Many luxury cars—and some midrange vehicles—come with back-up cameras as standard equipment. Drivers like them: More than 90 percent of drivers who have back-up cameras on their current cars want one on their next car, according to a AAA study. They’re going to get their wish; NHTSA has ruled that by May 2018, all new cars sold must have back-up cameras. The systems will cost about $140 per vehicle, or less for vehicles that already have in-dash displays.

Blind-Spot Monitoring

Even with properly adjusted mirrors, blind spots can still exist beside and behind a car. Blind-spot monitoring systems use radar technology to spot vehicles in the lanes on either side of a vehicle, from about the rear half of the car to half a car length behind.

If the system senses a car in those zones, a small icon light—typically on a car’s side mirror—alerts the driver not to make an unsafe lane change. If the turn signal is activated when a vehicle is in a blind spot, the light flashes and a warning tone sounds. Some systems use cameras and an in-dash display to show what’s in the car’s blind spots. Blind-spot monitoring may also have cross-traffic alerts, which help the driver safely back out of a parking spot. Sensors on the sides of the car activate audible and/or visual alerts if traffic is coming from either direction.

Lane-Departure Warning/Lane-Keeping Assist

Teenage drivers sometimes make minor driving mistakes—like drifting from their lane. Lane-departure warning and lane-keeping assist systems use cameras and sensors mounted near the rearview mirror to read ordinary road markings—painted lines and raised center-line pavement markers—to help keep cars in their lane.

If a driver starts to drift out of their lane, the lane-departure warning system alerts them with a sound, a flashing icon on the instrument panel, a pulsing or vibration in the steering wheel or driver’s seat, or a combination of all three. Some seats will even alert you on the same side as the direction of your unintended lane departure.

Lane-keeping assist systems go even further, actively helping keep the vehicle in the correct lane by applying a corrective torque through the steering wheel, or by selectively braking a single wheel to guide the vehicle back into the lane. But this doesn’t mean a teen can just take their hands off the wheel and let the vehicle do all the steering. When a vehicle with lane-keeping assist doesn’t sense steering input from the driver, after about six seconds of hands-off steering, the system will instruct the driver to take hold of the wheel.

Rear Cross-Traffic Alert

Backing out of a parking space in a garage or at the mall can be a harrowing experience. Cars can zip past, and it may be difficult to turn around and check for traffic. Now add a couple of vehicles parked on either side of you, people pushing shopping carts, and wandering pedestrians, and . . . well, you get the idea.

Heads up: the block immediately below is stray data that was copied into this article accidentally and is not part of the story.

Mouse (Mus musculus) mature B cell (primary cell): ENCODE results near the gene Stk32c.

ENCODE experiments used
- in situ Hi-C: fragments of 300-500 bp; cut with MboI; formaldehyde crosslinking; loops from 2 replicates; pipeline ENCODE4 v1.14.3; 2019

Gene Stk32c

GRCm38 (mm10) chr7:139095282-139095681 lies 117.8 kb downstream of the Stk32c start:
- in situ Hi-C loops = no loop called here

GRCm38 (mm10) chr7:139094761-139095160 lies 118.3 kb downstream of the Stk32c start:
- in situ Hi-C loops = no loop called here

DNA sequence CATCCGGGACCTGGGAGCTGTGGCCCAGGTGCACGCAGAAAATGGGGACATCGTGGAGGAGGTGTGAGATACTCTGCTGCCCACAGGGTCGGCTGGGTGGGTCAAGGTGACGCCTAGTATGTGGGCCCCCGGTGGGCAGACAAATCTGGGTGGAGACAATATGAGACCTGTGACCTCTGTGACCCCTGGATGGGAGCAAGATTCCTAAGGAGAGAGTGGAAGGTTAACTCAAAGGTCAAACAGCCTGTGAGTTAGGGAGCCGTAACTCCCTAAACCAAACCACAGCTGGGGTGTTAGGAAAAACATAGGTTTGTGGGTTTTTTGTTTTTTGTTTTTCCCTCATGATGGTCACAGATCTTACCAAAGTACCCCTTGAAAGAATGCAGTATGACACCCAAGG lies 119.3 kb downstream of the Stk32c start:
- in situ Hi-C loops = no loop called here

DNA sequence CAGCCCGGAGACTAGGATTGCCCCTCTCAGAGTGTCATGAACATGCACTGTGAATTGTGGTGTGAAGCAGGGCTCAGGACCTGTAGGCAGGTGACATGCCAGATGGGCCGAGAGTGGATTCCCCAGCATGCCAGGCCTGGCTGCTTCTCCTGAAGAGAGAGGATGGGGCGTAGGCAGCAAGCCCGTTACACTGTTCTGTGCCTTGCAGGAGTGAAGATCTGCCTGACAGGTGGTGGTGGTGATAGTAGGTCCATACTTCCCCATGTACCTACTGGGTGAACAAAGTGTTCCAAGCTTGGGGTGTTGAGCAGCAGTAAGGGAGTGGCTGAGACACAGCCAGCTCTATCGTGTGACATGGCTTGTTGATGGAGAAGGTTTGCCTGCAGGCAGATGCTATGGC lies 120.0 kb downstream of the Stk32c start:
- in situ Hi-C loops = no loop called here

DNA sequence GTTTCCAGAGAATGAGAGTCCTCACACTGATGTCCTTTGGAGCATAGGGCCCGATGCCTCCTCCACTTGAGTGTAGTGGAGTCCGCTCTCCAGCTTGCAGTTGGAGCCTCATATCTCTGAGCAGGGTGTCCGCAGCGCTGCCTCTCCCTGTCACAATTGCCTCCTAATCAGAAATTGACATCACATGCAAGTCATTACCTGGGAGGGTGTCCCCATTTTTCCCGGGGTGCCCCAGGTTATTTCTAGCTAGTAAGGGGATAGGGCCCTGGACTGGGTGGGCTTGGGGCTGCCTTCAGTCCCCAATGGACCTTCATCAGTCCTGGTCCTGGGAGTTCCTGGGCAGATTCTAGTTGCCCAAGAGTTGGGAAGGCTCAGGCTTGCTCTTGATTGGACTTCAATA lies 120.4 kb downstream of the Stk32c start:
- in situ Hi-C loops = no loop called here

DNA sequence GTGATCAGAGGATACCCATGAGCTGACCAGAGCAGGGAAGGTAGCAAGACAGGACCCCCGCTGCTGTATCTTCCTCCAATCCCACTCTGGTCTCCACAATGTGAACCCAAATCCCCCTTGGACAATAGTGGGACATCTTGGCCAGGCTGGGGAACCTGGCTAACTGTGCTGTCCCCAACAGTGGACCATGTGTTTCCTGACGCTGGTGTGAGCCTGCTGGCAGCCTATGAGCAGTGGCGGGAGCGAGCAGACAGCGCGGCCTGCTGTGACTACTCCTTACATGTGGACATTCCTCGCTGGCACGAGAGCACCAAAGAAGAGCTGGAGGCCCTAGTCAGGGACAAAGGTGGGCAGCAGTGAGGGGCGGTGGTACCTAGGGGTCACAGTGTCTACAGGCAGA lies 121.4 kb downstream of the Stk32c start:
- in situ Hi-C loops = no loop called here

Your car’s back-up camera will help—somewhat. But it still may be difficult to see other vehicles crossing behind you and around the cars parked next to you. If you had a way to see down the row of vehicles on either side of you, that might be helpful in making a safe exit from your parking space.

Rear cross-traffic alert uses radar embedded in the back portion of a vehicle to detect other vehicles crossing behind. When it detects a crossing vehicle, audible and visual alerts warn drivers not to proceed.

Pedestrian Detection and Braking

Pioneered by Volvo as its City Safety feature in 2008 and now available in Ford, Mercedes-Benz, Subaru, and Toyota vehicles, pedestrian detection and braking systems use radar and cameras to help drivers avoid hitting pedestrians and other vehicles (including motorcycles and cyclists) in low-speed situations such as urban intersections. They also minimize injuries by warning a driver of a potential crash with visual or audible signals, then slowing or stopping the vehicle if the driver doesn’t react in time. These systems function best in daylight and clear weather conditions to bring a car to a full stop from speeds up to about 20 mph. At greater speeds, the system will slow the vehicle but not bring it to a full stop. However, the lower impact speed will mitigate the effects, and hopefully the injuries, of a crash.

A Final Note

Driver-support systems can be a great boon, especially to inexperienced drivers like teens, but as with any electronics system, they don’t always work, nor are they infallible. The cameras and radar may not always detect other vehicles, and many times they don’t sense other objects in the road. Your teenage driver should always be in control of the vehicle, and understand that driver-support systems are no substitute for safe and mindful driving.


AAA Membership

Is Your Teen Covered?

Add your teen driver to your membership and let AAA be there when you can’t.

Car Buying Services

No-hassle Car Buying

Receive dealer pricing and get a great deal on new and pre-owned cars.

Teen Driving School

Teen Driving School

We're here to help your teen get on the path to safer driving.

Contact Us